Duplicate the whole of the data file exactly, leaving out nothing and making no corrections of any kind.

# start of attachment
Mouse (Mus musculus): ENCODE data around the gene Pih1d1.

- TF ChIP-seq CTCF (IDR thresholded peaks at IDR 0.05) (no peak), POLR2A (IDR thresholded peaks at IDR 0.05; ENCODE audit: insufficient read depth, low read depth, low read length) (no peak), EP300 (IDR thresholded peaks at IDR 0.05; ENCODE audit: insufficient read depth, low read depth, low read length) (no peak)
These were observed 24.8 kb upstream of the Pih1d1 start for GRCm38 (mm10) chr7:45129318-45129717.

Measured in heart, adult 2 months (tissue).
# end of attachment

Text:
Mouse (Mus musculus): ENCODE data around the gene Pih1d1.

- TF ChIP-seq CTCF (IDR thresholded peaks at IDR 0.05) (no peak), POLR2A (IDR thresholded peaks at IDR 0.05; ENCODE audit: insufficient read depth, low read depth, low read length) (no peak), EP300 (IDR thresholded peaks at IDR 0.05; ENCODE audit: insufficient read depth, low read depth, low read length) (no peak)
These were observed 24.8 kb upstream of the Pih1d1 start for GRCm38 (mm10) chr7:45129318-45129717.

Measured in heart, adult 2 months (tissue).